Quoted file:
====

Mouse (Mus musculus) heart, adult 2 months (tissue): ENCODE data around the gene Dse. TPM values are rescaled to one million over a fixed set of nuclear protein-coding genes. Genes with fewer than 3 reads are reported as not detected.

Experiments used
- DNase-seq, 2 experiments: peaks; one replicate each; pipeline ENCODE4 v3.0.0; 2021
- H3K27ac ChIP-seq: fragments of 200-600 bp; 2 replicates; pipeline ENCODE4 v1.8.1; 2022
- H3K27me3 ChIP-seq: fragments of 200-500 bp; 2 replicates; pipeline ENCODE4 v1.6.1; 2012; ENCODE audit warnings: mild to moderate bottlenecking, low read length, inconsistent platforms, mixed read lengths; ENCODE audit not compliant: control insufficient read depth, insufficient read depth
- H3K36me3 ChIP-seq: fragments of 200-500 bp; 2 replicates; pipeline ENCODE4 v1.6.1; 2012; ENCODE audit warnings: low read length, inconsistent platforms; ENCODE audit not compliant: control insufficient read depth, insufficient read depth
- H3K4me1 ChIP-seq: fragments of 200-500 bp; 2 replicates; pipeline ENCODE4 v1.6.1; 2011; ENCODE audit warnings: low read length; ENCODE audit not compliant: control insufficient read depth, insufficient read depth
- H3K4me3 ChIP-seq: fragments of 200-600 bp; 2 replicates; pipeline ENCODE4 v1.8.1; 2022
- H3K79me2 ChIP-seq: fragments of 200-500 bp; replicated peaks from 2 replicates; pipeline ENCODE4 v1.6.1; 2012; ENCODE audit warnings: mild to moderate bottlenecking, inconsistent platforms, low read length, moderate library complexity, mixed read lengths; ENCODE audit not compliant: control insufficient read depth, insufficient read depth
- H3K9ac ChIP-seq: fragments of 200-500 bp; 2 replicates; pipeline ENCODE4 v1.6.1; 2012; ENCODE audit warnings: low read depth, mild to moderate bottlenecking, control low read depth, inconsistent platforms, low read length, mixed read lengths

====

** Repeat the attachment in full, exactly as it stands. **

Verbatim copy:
Mouse (Mus musculus) heart, adult 2 months (tissue): ENCODE data around the gene Dse. TPM values are rescaled to one million over a fixed set of nuclear protein-coding genes. Genes with fewer than 3 reads are reported as not detected.

Experiments used
- DNase-seq, 2 experiments: peaks; one replicate each; pipeline ENCODE4 v3.0.0; 2021
- H3K27ac ChIP-seq: fragments of 200-600 bp; 2 replicates; pipeline ENCODE4 v1.8.1; 2022
- H3K27me3 ChIP-seq: fragments of 200-500 bp; 2 replicates; pipeline ENCODE4 v1.6.1; 2012; ENCODE audit warnings: mild to moderate bottlenecking, low read length, inconsistent platforms, mixed read lengths; ENCODE audit not compliant: control insufficient read depth, insufficient read depth
- H3K36me3 ChIP-seq: fragments of 200-500 bp; 2 replicates; pipeline ENCODE4 v1.6.1; 2012; ENCODE audit warnings: low read length, inconsistent platforms; ENCODE audit not compliant: control insufficient read depth, insufficient read depth
- H3K4me1 ChIP-seq: fragments of 200-500 bp; 2 replicates; pipeline ENCODE4 v1.6.1; 2011; ENCODE audit warnings: low read length; ENCODE audit not compliant: control insufficient read depth, insufficient read depth
- H3K4me3 ChIP-seq: fragments of 200-600 bp; 2 replicates; pipeline ENCODE4 v1.8.1; 2022
- H3K79me2 ChIP-seq: fragments of 200-500 bp; replicated peaks from 2 replicates; pipeline ENCODE4 v1.6.1; 2012; ENCODE audit warnings: mild to moderate bottlenecking, inconsistent platforms, low read length, moderate library complexity, mixed read lengths; ENCODE audit not compliant: control insufficient read depth, insufficient read depth
- H3K9ac ChIP-seq: fragments of 200-500 bp; 2 replicates; pipeline ENCODE4 v1.6.1; 2012; ENCODE audit warnings: low read depth, mild to moderate bottlenecking, control low read depth, inconsistent platforms, low read length, mixed read lengths